The Times, Friday, 19th March 2010
The Gozo airstrip issue has become a source of political schizophrenia. One major party has encouraging signs: it seems to be retreating from its aggressive stance. The other major party, though, has a worrying position and seems to be saying different things concurrently, probably depending on the audience in front of it.
The Nationalist government used to promote such development but has more recently seemed to retreat, at least in public. According to press reports, Parliamentary Secretary Mario de Marco has not excluded the project but has expressed doubts on its economic viability. He has also queried whether this development will negatively impact peoples' positive perception of Gozo. Though Dr de Marco's concerns are welcome, the party's stance is neither here nor there and needs to be clarified.
Labour, on the other hand, is acting in synch with its "progressive and moderate" strategy. It is putting forward vague and contradictory statements, in catch-all politics aiming at pleasing everyone at the same time. Indeed, according to spokesman Roderick Galdes, the development of an airstrip is one of the options a Labour government would consider to ensure better connectivity between Malta and Gozo though he adds that Labour would take account of economic, social and environmental considerations and such limitations and variables.
In my view, Labour is not excluding such development for the simple reason that big business interests favour it. Labour's stance on the airstrip is indeed peculiar. In 1987, it proposed it in its electoral manifesto. Then, under Alfred Sant, Labour actively opposed the airstrip proposed by the Nationalist government in the 1990s. But in the last general election, the same Labour Party was both in favour and against the airstrip, depending on which policy document one would be reading. How's that for consistency?
It is clear that Alternattiva Demokratika - the Green party is the only political party with a clear position on the airstrip, just as we are the only party with consistent positions against the development of a yacht marina in Ħondoq ir-Rummien and various forms of ruinous development in Ta' Ċenċ. We have also always been consistently opposing development at Ramla l-Ħamra. In short, AD has always put ecological interests and public access before big business interests.
In the 1990s, together with environmental NGOs, AD organised various activities and protests against the proposed development. Up to today, AD and its Gozo regional committee have been opposing such development due to its adverse impacts, which we consider to outweigh positive effects. In this regard, we appeal that studies already carried out on this should be made available to the public and, if need be, updated. We are reliably informed that such studies have always clearly revealed that an aerial operation to Gozo cannot be financially viable unless the number of tourists to Gozo multiplies to a phenomenal figure, which was not seen as possible and which is not desirable too.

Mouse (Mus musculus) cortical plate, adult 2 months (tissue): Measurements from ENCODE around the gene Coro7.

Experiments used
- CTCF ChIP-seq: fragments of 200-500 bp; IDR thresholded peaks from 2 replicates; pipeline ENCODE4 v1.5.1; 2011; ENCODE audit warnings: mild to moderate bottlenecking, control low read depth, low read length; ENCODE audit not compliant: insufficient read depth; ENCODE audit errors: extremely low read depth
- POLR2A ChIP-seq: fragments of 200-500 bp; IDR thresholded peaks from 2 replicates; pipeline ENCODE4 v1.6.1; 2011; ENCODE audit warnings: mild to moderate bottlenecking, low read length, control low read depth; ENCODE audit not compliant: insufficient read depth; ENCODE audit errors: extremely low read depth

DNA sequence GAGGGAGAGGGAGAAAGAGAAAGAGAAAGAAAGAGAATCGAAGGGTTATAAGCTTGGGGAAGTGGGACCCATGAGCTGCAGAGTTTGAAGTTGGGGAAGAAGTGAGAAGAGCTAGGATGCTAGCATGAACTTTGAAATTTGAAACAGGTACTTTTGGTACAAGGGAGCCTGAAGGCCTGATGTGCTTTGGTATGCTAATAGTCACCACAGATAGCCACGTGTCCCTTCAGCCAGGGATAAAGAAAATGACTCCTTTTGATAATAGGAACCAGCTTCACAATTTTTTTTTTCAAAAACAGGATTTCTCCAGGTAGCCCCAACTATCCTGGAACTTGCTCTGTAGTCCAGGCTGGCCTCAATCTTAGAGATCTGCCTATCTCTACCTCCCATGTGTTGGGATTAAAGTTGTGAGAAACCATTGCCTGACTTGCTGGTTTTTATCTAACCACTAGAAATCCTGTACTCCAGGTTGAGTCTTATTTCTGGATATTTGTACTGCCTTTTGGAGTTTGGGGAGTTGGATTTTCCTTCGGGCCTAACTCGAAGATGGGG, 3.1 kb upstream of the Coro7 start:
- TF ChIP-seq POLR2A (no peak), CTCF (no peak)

An airstrip is ecologically disastrous because, not only will it be developed on agricultural land, but it will have negative impacts in terms of noise, pollution and ancillary development such as parking spaces and roads. Perhaps the airstrip lobby can explain who will foot the bill to fund such a development if not through massive state subsidies. The airstrip lobby can also perhaps explain the cost of tickets to use such transport. I honestly cannot see what the community will gain from such a development.
Further studies carried out should compare the different alternatives that exist to improve accessibility to Gozo. Indeed, an airstrip is not the only option. Other possibilities include having sea-based aeroplanes that can land in different places, the development of a bridge and, last but not least, improved sea transport between Malta and Gozo.
The last option is AD's preferred choice. In addition to the regular ferry crossings, a hydrofoil (catamaran) service can be re-introduced. This can link not only Malta with Gozo but, possibly, also Gozo with neighbouring countries. The catamaran functioned in the past and it was used by different types of passengers including workers, University students, business people and tourists for fast access to Malta and Gozo.
Such transport has many advantages: it is versatile in function, connections, schedules and stop-overs, apart from not taking up any land, already scarce in Gozo. In short, it will improve access to passengers without having the adverse impacts associated with other alternatives mentioned above. Indeed, catamaran services are today's preferred maritime connections between the mainland and islands in the Mediterranean.
Hence, while an airstrip will have adverse ecological impacts and will be very costly, a hydrofoil service will not have such negative impacts and can actually be in-line with the eco-Gozo strategy. To sum it up, proposing an airstrip is another example of cheap politics at a high cost for Gozitans and the Maltese.
The author is chairman of Alternattiva Demokratika - the Green party.